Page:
The news that the Presbyterian Church in NSW has asked the General Assembly of Australia to withdraw from the Marriage Act if marriage is redefined drew some reactions and criticisms. The one that was the most fully argued was  “Should Christian churches withdraw from marrying if same sex marriage is introduced?” by Neil Foster, from Newcastle University. He cast the considerations widely (referring to ‘many’ who takes this view). However his introduction refers to the recent decision of the NSWPC and the article quotes my Opinion piece in the Sydney Morning Herald. I thought I should offer a response to his concerns. Because Neil raised some serious questions, I’ve written a lengthy reply.

I response  in the same spirit as he offered his post. This is an important and interesting discussion among Christians who share the same classical Christian view of marriage and who want the best results for churches, society and gospel mission. (Neil Foster is a friend and I am tempted to refer to him by his first name in the following response. However, I hope it shows my respect to use the academic convention of referring to him by his last name.)

The Presbyterian Church of Australia has made no decision about withdrawing from the Marriage Act. The NSW Assembly has taken steps to have the national decision-making body (the General Assembly of Australia) consider the matter. I do not presume what the result of that consideration will be.

My response reviews Foster’s comments on the reasons for withdrawing from the Act, and then deals with the detrimental effects which he fears may flow from the Act. Finally, I’ll suggest that the differing responses to this proposal may, to some extent, be shaped by differences in political theology.

Reasons to withdraw
Foster lists two reasons for withdrawing from the Act, the “institutional change” argument and the “clergy religious freedom”.

In my mind, the “institutional change” argument is the key reason. Foster’s summary of it is fair, but I believe that it can be developed more fully.

The argument has three elements.

First, same-sex marriage, if it were introduced, would be a fundamental change to the nature of marriage as understood under Australian law and practiced in Australian society. It would be another step in a long process of redefinition. In Australian society people, especially couples, are assumed, even encouraged, to be sexually active before marriage. Couples live together and are recognised as de facto married without any public vows. The marriage relationship can be terminated without fault. Each of these means that marriage, as it is understood and practiced in Australia, is now very different from the Christian view of marriage.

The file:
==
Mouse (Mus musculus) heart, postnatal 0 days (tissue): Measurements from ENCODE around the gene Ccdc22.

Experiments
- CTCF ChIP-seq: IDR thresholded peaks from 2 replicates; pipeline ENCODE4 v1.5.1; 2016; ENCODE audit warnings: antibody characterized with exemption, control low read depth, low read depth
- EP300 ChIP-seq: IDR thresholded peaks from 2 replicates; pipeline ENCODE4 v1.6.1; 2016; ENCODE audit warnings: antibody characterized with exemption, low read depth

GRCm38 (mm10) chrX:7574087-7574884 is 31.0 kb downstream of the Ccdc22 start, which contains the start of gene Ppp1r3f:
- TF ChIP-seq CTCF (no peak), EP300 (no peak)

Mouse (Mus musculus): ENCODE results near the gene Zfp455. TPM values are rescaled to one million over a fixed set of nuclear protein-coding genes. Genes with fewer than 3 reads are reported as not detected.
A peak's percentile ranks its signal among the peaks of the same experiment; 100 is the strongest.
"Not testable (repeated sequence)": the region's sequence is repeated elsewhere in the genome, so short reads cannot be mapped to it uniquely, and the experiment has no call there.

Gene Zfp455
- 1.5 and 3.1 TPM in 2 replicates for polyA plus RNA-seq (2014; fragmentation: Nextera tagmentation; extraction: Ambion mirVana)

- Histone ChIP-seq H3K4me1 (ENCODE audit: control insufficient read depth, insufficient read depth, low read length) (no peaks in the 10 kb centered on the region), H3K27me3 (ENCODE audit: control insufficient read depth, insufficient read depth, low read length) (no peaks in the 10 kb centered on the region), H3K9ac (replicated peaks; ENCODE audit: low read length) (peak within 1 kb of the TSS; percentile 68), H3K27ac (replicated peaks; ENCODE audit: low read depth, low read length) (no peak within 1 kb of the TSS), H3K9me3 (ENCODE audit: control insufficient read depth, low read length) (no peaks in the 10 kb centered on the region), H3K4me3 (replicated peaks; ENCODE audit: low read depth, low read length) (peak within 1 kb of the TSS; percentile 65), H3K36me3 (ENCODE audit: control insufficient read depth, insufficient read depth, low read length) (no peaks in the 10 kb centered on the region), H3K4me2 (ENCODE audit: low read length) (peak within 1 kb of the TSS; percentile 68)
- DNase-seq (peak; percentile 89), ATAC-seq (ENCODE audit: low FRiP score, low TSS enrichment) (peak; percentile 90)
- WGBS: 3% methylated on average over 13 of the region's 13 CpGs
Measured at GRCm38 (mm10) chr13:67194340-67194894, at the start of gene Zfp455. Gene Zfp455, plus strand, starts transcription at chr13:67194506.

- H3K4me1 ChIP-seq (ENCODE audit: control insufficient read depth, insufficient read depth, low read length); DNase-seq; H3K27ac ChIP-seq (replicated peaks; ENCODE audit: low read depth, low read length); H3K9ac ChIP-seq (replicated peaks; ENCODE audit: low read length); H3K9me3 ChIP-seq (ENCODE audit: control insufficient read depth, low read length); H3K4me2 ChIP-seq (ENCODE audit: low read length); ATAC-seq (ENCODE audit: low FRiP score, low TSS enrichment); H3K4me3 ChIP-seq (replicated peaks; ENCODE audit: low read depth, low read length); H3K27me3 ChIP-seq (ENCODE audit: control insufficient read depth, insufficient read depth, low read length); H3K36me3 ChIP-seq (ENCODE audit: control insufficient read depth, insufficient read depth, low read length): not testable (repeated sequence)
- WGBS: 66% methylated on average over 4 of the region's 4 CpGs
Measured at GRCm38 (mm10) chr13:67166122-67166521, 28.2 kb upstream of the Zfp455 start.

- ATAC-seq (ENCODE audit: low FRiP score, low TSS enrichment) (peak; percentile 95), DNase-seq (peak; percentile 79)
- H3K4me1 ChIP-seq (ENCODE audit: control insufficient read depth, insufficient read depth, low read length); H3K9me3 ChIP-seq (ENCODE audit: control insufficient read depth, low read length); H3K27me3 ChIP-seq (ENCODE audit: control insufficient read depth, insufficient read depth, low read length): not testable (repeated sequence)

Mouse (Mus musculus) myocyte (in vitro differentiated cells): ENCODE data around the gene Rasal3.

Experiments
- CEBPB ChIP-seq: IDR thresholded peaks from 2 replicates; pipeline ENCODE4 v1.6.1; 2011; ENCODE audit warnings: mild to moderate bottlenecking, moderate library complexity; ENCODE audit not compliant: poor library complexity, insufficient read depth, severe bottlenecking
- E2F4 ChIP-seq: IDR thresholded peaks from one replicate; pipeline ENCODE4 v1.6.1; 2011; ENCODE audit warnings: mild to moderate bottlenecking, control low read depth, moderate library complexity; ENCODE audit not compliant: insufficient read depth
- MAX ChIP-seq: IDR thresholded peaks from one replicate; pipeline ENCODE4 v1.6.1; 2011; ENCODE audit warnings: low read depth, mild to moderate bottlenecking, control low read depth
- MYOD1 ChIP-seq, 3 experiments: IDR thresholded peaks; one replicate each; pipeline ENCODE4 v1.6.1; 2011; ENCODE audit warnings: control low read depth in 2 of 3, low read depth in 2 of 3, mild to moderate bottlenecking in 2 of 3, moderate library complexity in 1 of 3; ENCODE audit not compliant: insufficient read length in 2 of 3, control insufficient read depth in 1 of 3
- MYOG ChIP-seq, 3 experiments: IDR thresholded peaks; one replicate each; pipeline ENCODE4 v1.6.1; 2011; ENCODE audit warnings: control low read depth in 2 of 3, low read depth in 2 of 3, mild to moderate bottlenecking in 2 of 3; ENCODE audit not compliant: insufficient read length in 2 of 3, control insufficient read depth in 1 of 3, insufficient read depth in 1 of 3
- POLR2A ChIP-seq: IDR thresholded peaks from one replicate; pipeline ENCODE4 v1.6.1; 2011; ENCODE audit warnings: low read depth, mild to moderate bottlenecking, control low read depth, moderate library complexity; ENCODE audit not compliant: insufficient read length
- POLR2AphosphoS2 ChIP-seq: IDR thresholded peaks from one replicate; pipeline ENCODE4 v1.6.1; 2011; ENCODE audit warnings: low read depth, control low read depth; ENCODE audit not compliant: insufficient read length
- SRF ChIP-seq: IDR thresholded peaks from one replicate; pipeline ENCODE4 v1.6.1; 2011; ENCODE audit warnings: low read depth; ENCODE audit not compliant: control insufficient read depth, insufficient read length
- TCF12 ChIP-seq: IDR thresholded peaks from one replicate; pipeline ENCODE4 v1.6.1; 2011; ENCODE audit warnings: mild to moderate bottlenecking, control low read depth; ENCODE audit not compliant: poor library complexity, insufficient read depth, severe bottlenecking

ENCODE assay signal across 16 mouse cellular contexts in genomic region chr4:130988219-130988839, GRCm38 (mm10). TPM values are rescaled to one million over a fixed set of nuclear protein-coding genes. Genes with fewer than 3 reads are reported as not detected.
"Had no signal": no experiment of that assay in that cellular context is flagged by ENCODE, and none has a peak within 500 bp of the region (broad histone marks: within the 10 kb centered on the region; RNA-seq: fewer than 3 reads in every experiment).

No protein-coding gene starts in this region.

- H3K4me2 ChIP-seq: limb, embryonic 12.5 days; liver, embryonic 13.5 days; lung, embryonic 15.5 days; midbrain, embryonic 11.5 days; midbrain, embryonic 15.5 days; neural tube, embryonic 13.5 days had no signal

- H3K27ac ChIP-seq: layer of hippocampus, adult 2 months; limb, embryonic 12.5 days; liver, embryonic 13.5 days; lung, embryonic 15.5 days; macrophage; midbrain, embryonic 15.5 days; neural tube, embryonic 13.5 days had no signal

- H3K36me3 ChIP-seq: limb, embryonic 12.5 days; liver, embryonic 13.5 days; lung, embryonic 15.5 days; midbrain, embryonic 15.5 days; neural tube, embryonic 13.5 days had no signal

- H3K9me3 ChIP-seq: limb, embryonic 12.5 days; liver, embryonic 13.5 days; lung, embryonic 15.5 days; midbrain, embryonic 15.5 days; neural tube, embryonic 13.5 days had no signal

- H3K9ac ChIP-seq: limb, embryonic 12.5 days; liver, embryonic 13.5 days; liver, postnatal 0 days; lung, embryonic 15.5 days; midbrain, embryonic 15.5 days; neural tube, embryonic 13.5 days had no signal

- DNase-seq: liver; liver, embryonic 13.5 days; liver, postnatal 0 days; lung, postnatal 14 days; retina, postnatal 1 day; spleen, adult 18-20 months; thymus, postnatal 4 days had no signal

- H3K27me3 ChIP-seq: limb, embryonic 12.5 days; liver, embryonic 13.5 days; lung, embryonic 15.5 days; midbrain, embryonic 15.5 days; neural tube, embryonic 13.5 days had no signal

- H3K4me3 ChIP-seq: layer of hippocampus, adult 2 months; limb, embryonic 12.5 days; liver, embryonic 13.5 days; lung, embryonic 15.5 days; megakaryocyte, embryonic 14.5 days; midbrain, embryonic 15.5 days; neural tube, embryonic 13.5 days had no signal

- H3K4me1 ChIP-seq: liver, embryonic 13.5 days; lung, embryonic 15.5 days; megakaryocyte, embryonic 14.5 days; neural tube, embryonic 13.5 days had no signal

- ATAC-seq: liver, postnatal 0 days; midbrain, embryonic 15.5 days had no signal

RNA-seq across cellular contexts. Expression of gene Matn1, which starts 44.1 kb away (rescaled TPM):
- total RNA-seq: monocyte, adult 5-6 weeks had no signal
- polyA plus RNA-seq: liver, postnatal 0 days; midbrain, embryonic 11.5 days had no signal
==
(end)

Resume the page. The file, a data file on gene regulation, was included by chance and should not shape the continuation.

Inclusion of same sex couples in marriage would be a further, and profound, step of redefinition. This is the conclusion of the The Doctrine Commission of the Sydney Diocese of the Anglican Church which states, “Changing the Federal Marriage Act to allow for ‘gay marriage’ will, in fact, turn marriage into a government and societal register of sexual friendships. This will necessarily change what marriage is, not simply add to it”. [1]Human Sexuality and the ‘Same Sex Marriage’ Debate A report of the Sydney Diocesan Doctrine Commission (October 2014), 43.

The second element in the argument is to raise the question about the positive reasons for continuing to participate in a system which operates with such a definition of marriage. It will, presumably, be logically and legally possible for Christian churches which hold to the classic view of marriage to continue solemnising marriages under a changed Act. The classic Christian view of marriage will still be included in the Marriage Act and the Family Law Act. Yet neither Act presumes that view.

When the English legal system first regulated marriage with the 1753 Marriage Act, the definition of marriage was virtually identical to that of the Church of England because Church of England marriage was the only recognised rite. (The Act also recognised marriages between Quakers and Jews as well as overseas marriages. It also explicitly excluded Scotland, a point to which I will return below).[2]I thank Daniel Hill from Liverpool University for pointing out this detail. See his quite different argument for ‘withdrawal’

So the premise for cooperation of the Church and State on this matter was a shared understanding. This is the legal arrangement inherited by Australia. Now that the shared understanding is lost, what is the rationale for continuing to cooperate?